What is a class? Well, you need to assign the player a number that says what class he is.

You didn't give an answer to the "what is a class"-question. For me, a class represents certain abilities that are given to the players of that class. You can represent a class by defining it as an integer in CBaseClass (why would you do that if you have pev->class?). There are other ways to represent a class, but this is not the place to go into the class vs integer class based discussion.

Posted By: Persuter on Dec 22 2003 at 08:49:48
I was just trying to show a simple way in which the gamerules object would come into play in a real-life situation. I did not intend to explain everything about implementing a class.

However, you reminded me that what I really should have used there is team play, because I need to tell them not to use the teamplay functions in there. :)

As for the walljump example, I'm not giving these examples as homework problems to try. However, I would disagree with you. Walljumping, if you know vector math, is QUITE easy. Send a traceline out, if it hits a wall, push them up and back.

(Oooh, an interesting variant would be to push them up and wherever they were looking. So they jump towards the wall, spin around so their back faces it, and then hit jump again and launch up and in whatever direction they're facing. It would feel like Spiderman, probably. :D)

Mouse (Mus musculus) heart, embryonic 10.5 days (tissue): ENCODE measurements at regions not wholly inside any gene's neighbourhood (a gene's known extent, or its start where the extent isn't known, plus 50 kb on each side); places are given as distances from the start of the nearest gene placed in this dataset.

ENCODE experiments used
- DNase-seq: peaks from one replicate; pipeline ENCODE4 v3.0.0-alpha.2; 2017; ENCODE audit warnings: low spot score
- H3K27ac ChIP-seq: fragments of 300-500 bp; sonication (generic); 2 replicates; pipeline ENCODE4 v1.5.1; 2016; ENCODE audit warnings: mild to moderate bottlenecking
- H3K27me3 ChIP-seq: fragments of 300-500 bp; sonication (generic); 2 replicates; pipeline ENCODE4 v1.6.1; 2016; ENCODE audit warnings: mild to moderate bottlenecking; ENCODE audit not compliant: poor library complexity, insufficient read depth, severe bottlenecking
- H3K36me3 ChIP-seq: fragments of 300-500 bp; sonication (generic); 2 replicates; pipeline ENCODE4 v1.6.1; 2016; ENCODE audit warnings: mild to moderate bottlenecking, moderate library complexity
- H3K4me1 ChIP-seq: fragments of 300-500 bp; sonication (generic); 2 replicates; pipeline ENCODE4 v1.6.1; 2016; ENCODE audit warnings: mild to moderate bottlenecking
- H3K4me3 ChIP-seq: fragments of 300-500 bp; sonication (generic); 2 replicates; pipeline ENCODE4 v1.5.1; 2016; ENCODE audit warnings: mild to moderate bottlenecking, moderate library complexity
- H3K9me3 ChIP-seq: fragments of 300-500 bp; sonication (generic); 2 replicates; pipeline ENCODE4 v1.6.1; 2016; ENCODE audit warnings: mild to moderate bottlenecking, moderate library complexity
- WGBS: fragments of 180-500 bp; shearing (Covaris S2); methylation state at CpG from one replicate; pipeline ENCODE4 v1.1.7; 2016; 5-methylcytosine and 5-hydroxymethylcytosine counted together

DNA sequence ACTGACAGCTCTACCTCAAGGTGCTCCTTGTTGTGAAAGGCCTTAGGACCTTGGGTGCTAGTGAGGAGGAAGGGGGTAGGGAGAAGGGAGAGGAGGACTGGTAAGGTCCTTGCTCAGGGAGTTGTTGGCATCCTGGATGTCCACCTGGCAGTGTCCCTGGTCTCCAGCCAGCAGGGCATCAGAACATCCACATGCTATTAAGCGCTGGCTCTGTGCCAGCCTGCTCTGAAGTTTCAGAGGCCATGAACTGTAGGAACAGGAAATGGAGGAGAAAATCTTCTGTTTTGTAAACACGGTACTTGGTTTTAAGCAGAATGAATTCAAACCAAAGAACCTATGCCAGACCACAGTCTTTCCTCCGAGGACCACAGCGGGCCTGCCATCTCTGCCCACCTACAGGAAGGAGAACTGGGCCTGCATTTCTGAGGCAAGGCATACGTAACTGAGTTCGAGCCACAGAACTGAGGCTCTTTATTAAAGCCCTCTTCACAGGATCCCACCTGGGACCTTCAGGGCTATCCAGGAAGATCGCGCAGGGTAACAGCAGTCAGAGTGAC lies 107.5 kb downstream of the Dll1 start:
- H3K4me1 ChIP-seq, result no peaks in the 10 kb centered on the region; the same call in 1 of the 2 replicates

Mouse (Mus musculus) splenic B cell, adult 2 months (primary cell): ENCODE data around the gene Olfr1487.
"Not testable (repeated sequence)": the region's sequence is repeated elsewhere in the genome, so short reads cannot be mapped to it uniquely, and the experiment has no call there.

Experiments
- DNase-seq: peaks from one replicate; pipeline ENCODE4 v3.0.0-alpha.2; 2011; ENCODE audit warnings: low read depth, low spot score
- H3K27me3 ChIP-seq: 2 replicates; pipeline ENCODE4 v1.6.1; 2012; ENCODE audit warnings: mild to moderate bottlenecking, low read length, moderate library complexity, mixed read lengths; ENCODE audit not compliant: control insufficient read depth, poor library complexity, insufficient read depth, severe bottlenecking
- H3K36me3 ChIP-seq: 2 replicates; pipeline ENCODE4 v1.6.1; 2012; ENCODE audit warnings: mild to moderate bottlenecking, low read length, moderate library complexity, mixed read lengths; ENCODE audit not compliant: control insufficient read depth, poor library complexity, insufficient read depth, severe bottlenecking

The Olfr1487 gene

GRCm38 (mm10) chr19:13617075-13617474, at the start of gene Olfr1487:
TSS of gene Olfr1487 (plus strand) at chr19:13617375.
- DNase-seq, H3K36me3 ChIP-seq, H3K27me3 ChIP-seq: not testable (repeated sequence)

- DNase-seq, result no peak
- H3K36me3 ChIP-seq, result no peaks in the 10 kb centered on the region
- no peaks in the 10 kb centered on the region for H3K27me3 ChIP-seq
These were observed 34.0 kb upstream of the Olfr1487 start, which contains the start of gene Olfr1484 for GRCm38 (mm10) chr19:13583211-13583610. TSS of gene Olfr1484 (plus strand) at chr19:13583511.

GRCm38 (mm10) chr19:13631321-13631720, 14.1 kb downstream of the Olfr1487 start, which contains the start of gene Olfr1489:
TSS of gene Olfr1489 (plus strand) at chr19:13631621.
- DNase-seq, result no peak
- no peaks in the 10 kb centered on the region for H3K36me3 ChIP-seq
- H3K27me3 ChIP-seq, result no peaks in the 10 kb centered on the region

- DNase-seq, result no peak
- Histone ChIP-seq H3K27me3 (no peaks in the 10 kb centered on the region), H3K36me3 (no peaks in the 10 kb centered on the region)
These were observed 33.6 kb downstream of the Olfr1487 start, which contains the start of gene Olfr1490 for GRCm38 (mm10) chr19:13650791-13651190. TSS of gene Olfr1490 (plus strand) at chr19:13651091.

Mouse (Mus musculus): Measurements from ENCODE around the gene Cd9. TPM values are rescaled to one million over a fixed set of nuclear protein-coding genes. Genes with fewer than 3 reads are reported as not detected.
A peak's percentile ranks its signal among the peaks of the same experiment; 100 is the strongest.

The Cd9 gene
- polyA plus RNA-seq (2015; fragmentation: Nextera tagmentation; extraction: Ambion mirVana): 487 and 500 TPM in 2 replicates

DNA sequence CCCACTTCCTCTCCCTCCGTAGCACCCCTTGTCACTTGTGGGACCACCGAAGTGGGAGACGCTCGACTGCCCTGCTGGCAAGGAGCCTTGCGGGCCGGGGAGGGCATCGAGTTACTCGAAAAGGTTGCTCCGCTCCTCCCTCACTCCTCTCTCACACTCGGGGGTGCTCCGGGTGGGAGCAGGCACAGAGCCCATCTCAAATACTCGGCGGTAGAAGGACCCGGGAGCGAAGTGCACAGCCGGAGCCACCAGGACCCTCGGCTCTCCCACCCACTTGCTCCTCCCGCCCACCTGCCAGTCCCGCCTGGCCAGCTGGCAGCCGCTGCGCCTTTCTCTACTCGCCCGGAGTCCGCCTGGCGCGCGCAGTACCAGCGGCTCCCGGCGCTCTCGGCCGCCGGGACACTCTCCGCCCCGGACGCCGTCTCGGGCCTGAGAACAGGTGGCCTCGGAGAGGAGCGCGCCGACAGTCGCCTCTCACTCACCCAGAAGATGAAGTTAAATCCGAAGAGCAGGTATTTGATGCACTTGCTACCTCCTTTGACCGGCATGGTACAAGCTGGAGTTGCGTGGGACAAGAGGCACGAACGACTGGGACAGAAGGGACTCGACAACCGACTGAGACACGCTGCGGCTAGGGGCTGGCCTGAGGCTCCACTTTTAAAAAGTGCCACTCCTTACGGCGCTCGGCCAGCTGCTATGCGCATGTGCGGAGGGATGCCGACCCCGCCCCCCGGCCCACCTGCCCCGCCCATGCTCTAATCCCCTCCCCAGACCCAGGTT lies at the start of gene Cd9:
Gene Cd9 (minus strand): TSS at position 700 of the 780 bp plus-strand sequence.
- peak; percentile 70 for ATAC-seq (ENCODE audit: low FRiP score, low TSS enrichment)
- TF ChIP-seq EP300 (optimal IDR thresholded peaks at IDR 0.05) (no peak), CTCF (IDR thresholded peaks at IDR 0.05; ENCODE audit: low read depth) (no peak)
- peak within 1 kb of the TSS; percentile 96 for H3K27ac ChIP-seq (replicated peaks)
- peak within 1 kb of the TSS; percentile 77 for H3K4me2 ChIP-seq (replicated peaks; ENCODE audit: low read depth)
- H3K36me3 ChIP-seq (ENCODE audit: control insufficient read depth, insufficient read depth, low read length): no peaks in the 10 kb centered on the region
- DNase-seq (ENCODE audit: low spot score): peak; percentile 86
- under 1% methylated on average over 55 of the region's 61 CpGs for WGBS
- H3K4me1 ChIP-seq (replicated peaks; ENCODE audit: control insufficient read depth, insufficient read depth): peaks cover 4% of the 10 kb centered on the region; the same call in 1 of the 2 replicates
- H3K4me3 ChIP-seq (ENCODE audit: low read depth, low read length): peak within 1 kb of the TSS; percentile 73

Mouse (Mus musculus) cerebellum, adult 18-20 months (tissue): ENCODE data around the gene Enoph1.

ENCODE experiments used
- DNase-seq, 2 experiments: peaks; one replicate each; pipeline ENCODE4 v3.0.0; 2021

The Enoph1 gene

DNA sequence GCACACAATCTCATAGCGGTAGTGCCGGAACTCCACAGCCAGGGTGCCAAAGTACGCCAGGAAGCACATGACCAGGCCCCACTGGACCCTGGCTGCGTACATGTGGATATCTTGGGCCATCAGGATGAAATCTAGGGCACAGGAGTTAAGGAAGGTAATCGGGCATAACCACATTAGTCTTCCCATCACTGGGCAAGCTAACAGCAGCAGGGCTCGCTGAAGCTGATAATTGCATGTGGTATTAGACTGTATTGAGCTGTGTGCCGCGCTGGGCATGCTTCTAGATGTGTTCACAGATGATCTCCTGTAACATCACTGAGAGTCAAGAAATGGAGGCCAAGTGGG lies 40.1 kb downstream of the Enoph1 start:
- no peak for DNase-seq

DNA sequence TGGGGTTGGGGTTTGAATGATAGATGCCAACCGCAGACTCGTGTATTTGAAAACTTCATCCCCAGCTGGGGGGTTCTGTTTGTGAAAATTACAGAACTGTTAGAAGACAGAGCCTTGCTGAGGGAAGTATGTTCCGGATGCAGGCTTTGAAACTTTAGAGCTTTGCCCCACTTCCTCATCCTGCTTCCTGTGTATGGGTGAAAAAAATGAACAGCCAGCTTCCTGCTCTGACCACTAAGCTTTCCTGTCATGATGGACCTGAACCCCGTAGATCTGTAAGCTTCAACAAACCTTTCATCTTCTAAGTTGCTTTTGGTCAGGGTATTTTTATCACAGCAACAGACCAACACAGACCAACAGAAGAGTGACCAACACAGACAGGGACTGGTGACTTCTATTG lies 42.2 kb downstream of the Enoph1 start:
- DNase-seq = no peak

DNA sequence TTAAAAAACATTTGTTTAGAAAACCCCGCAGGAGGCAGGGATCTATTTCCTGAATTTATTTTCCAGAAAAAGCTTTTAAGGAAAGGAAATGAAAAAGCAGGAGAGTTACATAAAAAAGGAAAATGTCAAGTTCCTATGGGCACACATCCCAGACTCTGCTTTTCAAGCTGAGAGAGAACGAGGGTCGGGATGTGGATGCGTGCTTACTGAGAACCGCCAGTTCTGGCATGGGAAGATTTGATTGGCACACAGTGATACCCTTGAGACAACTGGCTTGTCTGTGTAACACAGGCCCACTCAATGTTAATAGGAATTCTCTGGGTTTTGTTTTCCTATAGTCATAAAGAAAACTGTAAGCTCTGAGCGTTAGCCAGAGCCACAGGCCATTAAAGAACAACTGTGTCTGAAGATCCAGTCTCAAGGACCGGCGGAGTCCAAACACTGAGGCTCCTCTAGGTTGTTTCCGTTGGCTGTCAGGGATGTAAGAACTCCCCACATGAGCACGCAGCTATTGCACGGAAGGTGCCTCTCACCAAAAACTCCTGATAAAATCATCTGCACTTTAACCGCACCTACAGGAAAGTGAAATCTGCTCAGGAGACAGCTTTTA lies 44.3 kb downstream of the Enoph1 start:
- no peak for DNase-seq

Posted By: harSens on Dec 22 2003 at 18:26:28
Well... What I tried to point out, is that you start with some requirements:
- I need a class system
- What is my class system for?
wich is good. Then you don't finish those requirements, and then you go to an unfinished implementation:
- I'm going to implement my class system as an integer in the CBasePlayer
This implementation decision is completely unclear for an unexperienced coder. If you do this, then at least show one of the case statements to use the integer in. Showing an alternative implementation might be good too. That is, if you wanted to use this as an example of the requirements->design->implementation process.

As for the walljumping, it requires vector math, shared code and coding in C. There must be something easier to code that's still somewhat educational (although I can't think of anything right now).Edited by harSens on Dec 22 2003, 18:33:44

Posted By: BlackPanther on Dec 27 2003 at 19:47:59
Great stuff Percy! :D

Posted By: Zipster on Jan 02 2004 at 03:58:51
Releasing the MOD in a timely manner is something that should be thrown in there too :) But a great article I hope people follow.